What year is it anyway? Happy New Year 4704

Happy New Year!!!! I suppose there are a lot of people wondering if I’ve lost my marbles, given that its “Feb 17th” and not “Jan 1st.” But Jan 1st is actually just one of many “dates” on which the new year is celebrated around the world, and the fact is, more people are likely celebrating the new year this weekend worldwide than did on Jan 1st, as Feb 18th is beginning of the year 4704 in most Asian cultures.

Colloquially, this is often referred to as Chinese New Year, but that’s really a misnomer, as far more than Chinese culture celebrates the new year today … everyone from Taiwan to Vietnam is celebrating in one way or another today. Other terms include Lunar New Year, but again, that’s not terribly accurate since other lunar based calender systems celebrate new year in entirely different months by our calender … Islam, for instance, tends to be one month ahead the Asians in declaring the start of the lunar year and for our 2007, the Islamic world began the year 1428 on Jan 20th. It may be worth our remembering in our dealings with the Islamic world that they are, very literally, still in the 15th century … anytime we argue that in this “21st century world we should have moved passed the pettiness of the past” we ignore the ethnocentrism of the statement. It is NOT, in fact, the 21st century in Tehran or Bagdhad … it is quite literally the 15th, and we betray our own ignorance to talk of it in other ways.

It goes the opposite direction as well. If we can talk about the Islamic world still being in the 15th century, we can ALSO talk about the fact that over in the far east, they are mature, just starting their 48th century. In China, the year is 4704, not 2007 (though I have no doubt they “adapt” to our calander for business) … the same is true for Jewish people, even more so … in their world, the year is 5767, so its the 58th century in Judaism.

Is any of this meaningful, any more than just numbers? Well, as usual, the answer is probably yes and no … in some ways, we can easily see how the fact that its 2007, and the “21st century” does have an impact on our psyche, on the way we perceive our world, but on the other hand, its not something that seriously affects our behaviour in any real-world way. We still go about our business today in much the way we did in 2006, or even 1997 in a general sense, and we will still be doing much the same thing in 2008, or 2017, most likely, so there is no direct behavioural change, but there’s also no question “21st century” is part of the way we parse the world around us, as members of western culture. While I can’t speak for people who live under other calender systems, I can’t see any reason why they would treat things any differently.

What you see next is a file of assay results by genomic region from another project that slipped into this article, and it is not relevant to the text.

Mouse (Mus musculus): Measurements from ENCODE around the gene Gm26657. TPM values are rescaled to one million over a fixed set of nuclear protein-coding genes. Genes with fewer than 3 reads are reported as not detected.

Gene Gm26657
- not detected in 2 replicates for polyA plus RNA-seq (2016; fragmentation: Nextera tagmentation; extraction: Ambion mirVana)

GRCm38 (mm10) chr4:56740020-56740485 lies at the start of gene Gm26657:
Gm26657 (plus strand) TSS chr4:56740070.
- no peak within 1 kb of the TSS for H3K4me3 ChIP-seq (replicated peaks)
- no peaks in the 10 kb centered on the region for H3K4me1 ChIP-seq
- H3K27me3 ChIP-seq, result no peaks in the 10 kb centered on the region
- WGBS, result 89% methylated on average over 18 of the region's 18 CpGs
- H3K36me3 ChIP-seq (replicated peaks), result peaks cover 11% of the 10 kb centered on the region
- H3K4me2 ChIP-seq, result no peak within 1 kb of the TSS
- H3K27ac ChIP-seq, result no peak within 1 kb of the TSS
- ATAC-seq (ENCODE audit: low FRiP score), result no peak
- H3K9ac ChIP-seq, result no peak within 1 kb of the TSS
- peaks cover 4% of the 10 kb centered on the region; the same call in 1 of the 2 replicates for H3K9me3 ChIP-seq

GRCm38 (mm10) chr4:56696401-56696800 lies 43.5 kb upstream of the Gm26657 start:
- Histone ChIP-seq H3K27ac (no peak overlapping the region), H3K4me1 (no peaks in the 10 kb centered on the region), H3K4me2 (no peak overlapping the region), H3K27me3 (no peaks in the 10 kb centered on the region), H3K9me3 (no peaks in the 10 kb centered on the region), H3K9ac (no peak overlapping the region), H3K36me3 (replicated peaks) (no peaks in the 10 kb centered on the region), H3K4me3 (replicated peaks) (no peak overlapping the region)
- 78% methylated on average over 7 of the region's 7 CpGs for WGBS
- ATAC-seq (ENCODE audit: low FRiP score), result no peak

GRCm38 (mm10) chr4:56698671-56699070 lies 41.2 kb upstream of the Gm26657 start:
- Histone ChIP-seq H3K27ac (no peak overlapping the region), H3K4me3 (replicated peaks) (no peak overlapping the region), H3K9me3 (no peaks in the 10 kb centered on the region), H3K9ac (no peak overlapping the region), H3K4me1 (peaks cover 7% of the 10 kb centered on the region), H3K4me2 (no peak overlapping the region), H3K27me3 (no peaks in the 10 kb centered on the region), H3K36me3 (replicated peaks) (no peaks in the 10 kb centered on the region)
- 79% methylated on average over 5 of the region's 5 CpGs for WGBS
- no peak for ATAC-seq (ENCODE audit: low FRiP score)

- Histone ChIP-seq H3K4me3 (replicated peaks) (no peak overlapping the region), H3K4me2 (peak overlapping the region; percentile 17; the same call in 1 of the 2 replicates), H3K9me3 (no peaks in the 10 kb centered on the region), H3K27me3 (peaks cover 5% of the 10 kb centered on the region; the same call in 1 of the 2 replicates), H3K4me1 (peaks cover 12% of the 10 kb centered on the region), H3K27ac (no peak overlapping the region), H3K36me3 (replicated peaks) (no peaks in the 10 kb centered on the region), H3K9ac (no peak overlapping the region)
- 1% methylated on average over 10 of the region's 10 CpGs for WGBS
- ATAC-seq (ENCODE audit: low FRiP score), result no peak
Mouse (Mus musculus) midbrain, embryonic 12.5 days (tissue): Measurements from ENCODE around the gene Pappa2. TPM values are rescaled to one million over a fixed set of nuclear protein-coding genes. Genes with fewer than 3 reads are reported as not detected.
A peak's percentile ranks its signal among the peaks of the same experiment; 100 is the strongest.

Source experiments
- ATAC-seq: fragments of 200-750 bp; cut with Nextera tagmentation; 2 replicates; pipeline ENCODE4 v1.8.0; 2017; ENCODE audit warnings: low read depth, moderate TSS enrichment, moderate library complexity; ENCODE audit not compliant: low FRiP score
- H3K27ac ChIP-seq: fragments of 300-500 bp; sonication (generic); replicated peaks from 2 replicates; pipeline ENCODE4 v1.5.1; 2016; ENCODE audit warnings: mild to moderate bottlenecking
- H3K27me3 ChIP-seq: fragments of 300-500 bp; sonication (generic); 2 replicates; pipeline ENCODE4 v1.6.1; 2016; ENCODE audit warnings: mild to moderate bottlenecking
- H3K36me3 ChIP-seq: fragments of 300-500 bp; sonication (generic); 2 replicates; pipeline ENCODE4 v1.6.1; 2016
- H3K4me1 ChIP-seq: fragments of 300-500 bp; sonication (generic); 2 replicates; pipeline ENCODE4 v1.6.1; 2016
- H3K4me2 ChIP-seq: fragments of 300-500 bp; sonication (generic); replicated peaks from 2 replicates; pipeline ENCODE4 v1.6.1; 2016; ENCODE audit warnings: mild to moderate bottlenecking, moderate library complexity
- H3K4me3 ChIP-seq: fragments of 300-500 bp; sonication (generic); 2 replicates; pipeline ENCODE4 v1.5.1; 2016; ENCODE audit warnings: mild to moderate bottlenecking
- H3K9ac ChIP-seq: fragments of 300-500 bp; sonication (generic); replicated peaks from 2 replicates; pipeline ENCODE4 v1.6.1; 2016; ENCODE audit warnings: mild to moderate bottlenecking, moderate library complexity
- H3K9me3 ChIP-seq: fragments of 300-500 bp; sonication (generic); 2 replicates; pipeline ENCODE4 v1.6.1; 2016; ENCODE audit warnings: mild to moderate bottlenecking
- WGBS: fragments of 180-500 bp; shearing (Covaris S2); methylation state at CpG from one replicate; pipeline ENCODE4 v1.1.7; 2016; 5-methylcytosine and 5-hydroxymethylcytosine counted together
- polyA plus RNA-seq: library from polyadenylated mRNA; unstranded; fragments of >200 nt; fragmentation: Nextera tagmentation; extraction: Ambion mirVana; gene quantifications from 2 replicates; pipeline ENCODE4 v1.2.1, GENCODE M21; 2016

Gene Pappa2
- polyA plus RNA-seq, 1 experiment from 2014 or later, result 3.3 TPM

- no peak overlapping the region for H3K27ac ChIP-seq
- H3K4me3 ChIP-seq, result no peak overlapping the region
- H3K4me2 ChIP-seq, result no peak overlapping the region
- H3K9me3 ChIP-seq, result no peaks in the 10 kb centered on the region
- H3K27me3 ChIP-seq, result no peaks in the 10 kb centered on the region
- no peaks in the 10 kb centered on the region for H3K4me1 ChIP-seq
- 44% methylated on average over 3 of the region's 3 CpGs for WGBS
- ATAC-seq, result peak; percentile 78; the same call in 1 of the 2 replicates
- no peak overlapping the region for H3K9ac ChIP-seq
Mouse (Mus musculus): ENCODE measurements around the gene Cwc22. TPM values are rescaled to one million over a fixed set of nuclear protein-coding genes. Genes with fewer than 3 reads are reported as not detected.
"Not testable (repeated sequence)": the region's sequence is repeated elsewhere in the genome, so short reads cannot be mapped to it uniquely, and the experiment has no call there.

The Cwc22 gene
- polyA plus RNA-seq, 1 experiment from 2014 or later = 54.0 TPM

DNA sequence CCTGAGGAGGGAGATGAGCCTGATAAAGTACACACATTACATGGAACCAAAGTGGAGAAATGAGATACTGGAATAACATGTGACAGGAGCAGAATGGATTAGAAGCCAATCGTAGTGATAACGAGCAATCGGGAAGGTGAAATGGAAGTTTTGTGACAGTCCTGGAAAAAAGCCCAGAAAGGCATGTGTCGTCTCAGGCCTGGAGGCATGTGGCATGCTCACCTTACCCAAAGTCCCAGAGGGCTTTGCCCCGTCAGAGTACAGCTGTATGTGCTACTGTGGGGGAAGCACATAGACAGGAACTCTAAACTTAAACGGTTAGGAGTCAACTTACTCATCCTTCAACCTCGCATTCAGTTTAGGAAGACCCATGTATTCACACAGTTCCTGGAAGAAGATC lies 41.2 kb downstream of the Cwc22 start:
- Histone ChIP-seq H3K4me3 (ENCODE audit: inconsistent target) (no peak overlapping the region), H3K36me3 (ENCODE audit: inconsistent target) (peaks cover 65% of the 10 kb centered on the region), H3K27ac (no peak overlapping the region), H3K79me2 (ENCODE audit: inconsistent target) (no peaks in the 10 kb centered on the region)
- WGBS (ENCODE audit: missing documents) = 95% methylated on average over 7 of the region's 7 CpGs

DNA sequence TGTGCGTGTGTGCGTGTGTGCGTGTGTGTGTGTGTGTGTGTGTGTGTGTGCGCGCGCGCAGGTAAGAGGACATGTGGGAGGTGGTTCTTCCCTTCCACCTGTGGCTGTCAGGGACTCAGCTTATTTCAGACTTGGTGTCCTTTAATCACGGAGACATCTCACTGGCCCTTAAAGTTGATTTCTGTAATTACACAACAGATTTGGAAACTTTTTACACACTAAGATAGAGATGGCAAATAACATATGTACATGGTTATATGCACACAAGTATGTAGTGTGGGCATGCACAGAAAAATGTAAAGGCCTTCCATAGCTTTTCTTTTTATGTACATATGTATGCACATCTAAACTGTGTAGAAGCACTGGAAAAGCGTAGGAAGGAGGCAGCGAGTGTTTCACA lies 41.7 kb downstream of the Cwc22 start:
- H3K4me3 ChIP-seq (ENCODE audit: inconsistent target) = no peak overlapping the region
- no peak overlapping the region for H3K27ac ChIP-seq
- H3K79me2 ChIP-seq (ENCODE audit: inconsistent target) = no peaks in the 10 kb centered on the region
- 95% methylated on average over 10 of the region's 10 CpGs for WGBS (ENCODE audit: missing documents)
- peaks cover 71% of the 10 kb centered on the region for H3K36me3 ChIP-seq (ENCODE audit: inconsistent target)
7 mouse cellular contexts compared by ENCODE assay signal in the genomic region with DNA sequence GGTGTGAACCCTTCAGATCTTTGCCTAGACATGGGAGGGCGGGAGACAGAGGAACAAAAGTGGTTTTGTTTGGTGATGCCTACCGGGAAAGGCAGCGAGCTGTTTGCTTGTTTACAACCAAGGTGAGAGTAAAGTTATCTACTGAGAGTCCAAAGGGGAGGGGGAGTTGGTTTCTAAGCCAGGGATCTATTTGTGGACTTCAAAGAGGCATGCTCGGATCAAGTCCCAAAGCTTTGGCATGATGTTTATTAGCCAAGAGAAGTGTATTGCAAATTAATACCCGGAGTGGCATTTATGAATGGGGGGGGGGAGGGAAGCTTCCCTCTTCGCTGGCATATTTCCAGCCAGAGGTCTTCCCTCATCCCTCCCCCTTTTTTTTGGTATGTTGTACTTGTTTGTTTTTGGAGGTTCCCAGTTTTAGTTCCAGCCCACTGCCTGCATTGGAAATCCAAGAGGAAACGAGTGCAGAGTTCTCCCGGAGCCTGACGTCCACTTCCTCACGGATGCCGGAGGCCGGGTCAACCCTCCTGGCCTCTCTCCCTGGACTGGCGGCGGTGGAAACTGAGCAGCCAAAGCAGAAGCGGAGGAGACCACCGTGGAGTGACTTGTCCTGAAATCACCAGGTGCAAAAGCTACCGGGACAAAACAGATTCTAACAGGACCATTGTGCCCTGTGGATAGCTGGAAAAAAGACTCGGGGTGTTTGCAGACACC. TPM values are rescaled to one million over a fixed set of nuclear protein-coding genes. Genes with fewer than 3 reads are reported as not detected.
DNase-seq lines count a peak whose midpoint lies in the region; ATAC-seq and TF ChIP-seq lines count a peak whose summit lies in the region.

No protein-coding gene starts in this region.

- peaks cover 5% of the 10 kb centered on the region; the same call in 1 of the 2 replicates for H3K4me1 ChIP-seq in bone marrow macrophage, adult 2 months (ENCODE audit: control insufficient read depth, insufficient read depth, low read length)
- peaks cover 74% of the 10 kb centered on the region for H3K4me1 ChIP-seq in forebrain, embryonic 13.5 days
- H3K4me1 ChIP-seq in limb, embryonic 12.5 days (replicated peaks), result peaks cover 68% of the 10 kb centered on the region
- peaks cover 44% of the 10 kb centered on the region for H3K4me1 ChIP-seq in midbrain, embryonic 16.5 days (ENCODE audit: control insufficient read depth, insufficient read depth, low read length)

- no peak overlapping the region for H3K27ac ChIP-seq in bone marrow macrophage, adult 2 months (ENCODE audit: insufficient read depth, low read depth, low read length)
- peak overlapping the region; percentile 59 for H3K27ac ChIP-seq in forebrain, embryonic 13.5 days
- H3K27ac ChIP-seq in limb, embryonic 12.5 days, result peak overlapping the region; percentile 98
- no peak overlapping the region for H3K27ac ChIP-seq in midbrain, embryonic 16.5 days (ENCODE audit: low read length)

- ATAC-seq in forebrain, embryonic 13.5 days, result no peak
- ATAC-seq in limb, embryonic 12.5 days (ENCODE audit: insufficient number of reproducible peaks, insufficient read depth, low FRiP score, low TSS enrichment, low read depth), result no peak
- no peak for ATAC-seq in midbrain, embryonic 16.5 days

Calendars fascinate me quite a bit, and our relation to the way we mark the passage of time. I’ve touched on this in other posts here on the blog, including some rather extensive discussions of the Mayan calender system back when View from the Edge first started last year. And I must admit that “Chinese New Year” always leads me back to memories of Lagos, Nigeria in the mid 90’s (that’s 1990’s or 4690’s, depending on your perspective 😉 ) and the many wonderful Asian New year celebrations I attended both through my friends the Mings, as well as our friend and colleague Liu … I’ve never been treated to such a feast as during Asian New Year’s in Lagos. They are memories of decadence, without question, but also of fellowship and community, which is truly what feasts are about anyway … feeding our hunger for our fellow man as much as our hunger for food. So, for anyone celebrating the dawning of 4704 this weekend, I wish you all prosperity in the new year!!!!


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